Red Fort of Agra

Not far from the gardens of the Taj Mahal stands the important 16th century Mughal monument known as the Red Fort of Agra. This powerful fortress of red sandstone encompasses, within its 1.5 mile-long (2.5km) enclosure walls, the imperial city of the Mughal rulers. It comprises many fairytale palaces such as the Jahangir Palace and the Khas Mahal, built by Shah Jahan; audience halls such as the Diwan-i-Khas; and Sheesh Mahal (The Glass Palace), which, inlaid with thousands of mirrors was once the harem dressing room. There are also two beautiful mosques including Shah Jahan’s Pearl Mosque (sadly currently out-of-bounds). The Octagonal Tower is an exquisitely carved tower where Shah Jahan spent the last seven years of his life. The tower was considered to provide one of the best views of the Taj but today the pollution has reduced the visibility. The tower, and much of the Agra Fort, is in bad shape but blank spaces and the empty inlay works give an idea of how this building must have looked in its prime.

Address: Agra, Uttar Pradesh
Opening time: Open from 6am to 5.30pm every day except Monday

Itimad Ud Daulah

The first example of a tomb built on a riverbank in India, the Itimad Ud Daulah tomb houses the body of Mirza Ghiyas Beg, the father Mughal Empress Noor Jahan who again was Emperor Jahangir’s wife. This beautiful tomb situated on the banks of the Yamuna is also known as the ‘baby Taj’. Built around 1625 AD, the Itimad Ud Daulah Tomb, has many features that were later incorporated during the construction of the Taj Mahal. Interestingly, the carvings on this monument are said to be even better than that of the Taj.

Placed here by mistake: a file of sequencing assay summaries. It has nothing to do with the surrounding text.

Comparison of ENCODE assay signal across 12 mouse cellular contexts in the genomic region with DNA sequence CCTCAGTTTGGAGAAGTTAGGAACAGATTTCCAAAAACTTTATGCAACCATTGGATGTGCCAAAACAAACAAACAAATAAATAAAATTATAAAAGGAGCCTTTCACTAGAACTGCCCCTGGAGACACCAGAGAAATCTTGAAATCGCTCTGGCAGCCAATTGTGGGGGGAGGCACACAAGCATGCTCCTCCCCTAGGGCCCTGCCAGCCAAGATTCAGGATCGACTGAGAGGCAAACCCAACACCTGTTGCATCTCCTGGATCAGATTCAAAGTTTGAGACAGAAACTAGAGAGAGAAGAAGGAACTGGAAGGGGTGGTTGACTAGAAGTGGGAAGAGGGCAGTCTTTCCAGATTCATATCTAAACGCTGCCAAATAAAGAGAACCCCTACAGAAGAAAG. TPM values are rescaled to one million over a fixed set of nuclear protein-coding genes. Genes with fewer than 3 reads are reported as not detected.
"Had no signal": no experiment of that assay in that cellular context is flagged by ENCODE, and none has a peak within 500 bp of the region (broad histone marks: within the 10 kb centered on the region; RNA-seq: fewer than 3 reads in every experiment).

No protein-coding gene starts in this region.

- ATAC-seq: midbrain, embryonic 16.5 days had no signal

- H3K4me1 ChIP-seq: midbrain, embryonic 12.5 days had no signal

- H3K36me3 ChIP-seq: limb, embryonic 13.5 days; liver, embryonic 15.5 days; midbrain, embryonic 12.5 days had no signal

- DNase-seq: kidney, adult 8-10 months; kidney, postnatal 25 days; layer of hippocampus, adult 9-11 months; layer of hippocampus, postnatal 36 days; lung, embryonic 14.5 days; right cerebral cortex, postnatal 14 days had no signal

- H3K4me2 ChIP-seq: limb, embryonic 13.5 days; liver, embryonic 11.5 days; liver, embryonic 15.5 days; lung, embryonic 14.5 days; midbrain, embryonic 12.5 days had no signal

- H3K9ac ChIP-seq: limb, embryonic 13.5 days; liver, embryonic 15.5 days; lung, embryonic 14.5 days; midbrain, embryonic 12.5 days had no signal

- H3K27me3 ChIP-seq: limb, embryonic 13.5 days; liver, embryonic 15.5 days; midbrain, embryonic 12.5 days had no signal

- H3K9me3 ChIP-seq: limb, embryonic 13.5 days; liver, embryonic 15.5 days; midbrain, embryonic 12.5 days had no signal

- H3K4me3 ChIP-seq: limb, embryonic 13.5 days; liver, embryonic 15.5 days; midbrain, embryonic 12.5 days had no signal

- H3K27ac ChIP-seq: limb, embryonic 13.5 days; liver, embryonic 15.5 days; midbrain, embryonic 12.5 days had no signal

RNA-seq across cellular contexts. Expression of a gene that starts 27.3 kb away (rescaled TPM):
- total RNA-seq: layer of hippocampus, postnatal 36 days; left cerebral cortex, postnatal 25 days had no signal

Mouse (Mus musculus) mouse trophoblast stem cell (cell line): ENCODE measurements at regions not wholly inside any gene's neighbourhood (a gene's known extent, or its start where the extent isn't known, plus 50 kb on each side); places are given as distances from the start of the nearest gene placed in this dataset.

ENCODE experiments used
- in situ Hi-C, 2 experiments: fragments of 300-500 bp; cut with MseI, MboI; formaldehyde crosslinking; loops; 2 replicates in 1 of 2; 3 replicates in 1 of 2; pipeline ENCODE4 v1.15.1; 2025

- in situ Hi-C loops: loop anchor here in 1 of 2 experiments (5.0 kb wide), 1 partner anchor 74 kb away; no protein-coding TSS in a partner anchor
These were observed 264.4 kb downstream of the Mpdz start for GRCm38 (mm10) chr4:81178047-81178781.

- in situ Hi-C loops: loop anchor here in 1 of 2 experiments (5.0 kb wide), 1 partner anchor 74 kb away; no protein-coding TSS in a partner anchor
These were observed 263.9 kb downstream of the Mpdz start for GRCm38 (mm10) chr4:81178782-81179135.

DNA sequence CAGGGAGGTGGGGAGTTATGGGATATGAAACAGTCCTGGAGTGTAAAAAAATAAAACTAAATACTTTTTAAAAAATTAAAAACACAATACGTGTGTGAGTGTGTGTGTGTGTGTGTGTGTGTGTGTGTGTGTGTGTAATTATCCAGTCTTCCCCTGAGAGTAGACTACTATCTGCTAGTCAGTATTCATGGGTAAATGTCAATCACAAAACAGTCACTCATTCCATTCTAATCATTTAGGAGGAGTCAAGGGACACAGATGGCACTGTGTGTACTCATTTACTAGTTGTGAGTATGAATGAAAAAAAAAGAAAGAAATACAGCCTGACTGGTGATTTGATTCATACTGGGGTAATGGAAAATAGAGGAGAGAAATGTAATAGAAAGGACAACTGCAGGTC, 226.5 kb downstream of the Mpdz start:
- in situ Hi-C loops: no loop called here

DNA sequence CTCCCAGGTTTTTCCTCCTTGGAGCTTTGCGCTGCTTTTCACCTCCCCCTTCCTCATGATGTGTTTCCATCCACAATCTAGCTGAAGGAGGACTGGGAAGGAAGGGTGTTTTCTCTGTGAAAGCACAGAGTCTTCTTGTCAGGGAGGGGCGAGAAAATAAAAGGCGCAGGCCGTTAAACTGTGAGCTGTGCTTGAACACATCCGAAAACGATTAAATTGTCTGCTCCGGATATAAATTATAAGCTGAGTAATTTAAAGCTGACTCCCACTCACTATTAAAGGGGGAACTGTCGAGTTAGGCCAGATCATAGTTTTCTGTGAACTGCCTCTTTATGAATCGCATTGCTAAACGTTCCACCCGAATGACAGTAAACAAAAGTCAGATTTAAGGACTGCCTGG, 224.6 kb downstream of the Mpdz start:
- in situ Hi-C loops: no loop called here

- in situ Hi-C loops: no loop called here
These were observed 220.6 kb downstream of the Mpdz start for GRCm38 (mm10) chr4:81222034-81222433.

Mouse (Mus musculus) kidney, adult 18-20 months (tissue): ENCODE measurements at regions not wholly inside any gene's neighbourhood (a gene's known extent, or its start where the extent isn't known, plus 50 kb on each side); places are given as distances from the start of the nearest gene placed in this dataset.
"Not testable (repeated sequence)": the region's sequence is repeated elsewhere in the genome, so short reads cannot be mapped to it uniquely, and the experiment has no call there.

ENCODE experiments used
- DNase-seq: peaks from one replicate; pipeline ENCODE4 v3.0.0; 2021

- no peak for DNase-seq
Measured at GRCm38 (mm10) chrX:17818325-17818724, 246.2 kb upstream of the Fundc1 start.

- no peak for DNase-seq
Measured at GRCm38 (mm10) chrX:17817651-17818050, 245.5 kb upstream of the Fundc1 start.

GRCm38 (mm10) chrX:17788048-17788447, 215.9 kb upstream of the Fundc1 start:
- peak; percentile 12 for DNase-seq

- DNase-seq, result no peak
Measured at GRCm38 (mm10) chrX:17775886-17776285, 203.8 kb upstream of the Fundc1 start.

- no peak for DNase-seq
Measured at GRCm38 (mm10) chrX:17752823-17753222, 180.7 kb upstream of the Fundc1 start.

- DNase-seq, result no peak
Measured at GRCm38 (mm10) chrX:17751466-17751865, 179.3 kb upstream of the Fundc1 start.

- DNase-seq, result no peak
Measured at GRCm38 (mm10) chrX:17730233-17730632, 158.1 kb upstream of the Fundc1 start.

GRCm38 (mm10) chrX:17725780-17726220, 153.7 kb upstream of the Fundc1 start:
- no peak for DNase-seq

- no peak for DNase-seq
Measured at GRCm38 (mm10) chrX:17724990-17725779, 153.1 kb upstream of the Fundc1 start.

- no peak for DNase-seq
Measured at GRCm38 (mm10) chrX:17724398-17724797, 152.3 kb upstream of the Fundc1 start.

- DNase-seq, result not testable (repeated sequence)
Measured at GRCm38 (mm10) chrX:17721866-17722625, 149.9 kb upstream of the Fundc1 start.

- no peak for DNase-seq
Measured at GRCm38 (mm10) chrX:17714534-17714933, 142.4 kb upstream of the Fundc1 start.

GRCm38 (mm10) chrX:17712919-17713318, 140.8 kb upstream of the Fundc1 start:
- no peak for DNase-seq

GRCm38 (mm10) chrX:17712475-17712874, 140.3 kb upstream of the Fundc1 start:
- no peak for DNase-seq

Another distinguishable feature of this tomb is that it has been built in the Central Asian pattern of a domed structure complete with a formal garden, waterways and paths laid out in a geometrical pattern. The Itimad Ud Daulah’s tomb, built in pure marble is also the first Mughal structure to make extensive use of the Pietra Dura style of inlay work. One of the most beautiful tourist attractions in Agra, the Itimad Ud Daulah would really be an interesting experience for tourists.

Akbar’s tomb

The Mughal Emperor Akbar, known as Akbar the Great, ruled an empire that stretched across North India from 1556 to 1605. His reign is considered the pinnacle of Mughal rule in India.

Akbar’s tomb is located in the serene ambience of Sikandra 3 km away from Agra. Akbar began building it during his lifetime and his son, the Mughal Emperor Jahangir, completed it. Some of its design features are similar to the design of the Taj Mahal built later in Agra. Akbar’s tomb at Sikandra has a large arched entrance and green lawns, on which deer can be seen grazing, surround the tomb.

The entrance is decorated with marble inlay work around the arch, and the inner surface of the dome of the tomb is decorated with images of flowers, geometric designs and Islamic calligraphy.